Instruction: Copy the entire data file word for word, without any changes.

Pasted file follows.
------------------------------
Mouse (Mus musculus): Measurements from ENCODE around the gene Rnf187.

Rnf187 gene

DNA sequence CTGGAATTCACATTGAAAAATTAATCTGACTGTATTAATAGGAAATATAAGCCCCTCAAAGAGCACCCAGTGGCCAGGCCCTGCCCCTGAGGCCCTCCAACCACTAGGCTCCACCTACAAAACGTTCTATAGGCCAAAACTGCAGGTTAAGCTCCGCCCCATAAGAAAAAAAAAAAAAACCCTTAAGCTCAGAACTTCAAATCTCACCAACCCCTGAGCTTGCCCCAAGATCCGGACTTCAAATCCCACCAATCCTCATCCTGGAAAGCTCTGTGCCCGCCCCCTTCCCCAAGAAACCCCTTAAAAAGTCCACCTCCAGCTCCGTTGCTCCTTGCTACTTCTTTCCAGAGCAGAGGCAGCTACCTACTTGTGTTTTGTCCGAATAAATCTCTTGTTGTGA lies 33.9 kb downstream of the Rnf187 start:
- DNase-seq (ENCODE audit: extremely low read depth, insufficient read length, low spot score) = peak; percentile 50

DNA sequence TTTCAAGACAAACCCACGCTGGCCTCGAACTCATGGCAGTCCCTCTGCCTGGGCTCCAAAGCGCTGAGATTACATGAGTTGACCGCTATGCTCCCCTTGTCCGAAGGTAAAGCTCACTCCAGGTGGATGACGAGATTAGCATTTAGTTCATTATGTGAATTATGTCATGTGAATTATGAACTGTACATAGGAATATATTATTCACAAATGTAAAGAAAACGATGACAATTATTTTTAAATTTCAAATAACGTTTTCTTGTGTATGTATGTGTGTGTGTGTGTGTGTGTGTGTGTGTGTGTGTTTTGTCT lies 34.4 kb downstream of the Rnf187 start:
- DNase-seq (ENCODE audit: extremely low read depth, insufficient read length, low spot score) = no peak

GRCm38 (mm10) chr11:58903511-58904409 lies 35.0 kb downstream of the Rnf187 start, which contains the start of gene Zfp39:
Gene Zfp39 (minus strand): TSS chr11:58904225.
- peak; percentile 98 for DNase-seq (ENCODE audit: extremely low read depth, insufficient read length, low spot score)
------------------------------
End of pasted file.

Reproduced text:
Mouse (Mus musculus): Measurements from ENCODE around the gene Rnf187.

Rnf187 gene

DNA sequence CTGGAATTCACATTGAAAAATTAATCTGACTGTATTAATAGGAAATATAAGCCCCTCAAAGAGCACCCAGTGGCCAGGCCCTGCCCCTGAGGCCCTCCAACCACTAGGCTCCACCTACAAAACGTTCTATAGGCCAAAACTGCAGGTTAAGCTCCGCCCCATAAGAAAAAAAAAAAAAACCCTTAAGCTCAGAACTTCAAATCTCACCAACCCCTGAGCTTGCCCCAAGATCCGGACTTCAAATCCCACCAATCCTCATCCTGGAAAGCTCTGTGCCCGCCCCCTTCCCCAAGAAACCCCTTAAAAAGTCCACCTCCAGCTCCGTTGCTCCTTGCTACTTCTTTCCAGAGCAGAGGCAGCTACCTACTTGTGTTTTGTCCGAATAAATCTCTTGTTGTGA lies 33.9 kb downstream of the Rnf187 start:
- DNase-seq (ENCODE audit: extremely low read depth, insufficient read length, low spot score) = peak; percentile 50

DNA sequence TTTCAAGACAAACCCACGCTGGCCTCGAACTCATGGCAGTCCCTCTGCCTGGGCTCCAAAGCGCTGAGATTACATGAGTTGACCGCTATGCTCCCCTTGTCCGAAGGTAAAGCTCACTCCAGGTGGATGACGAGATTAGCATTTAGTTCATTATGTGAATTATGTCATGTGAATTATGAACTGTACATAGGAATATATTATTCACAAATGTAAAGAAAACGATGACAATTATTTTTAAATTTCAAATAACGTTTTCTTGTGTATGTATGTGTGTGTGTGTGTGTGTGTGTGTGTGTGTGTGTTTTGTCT lies 34.4 kb downstream of the Rnf187 start:
- DNase-seq (ENCODE audit: extremely low read depth, insufficient read length, low spot score) = no peak

GRCm38 (mm10) chr11:58903511-58904409 lies 35.0 kb downstream of the Rnf187 start, which contains the start of gene Zfp39:
Gene Zfp39 (minus strand): TSS chr11:58904225.
- peak; percentile 98 for DNase-seq (ENCODE audit: extremely low read depth, insufficient read length, low spot score)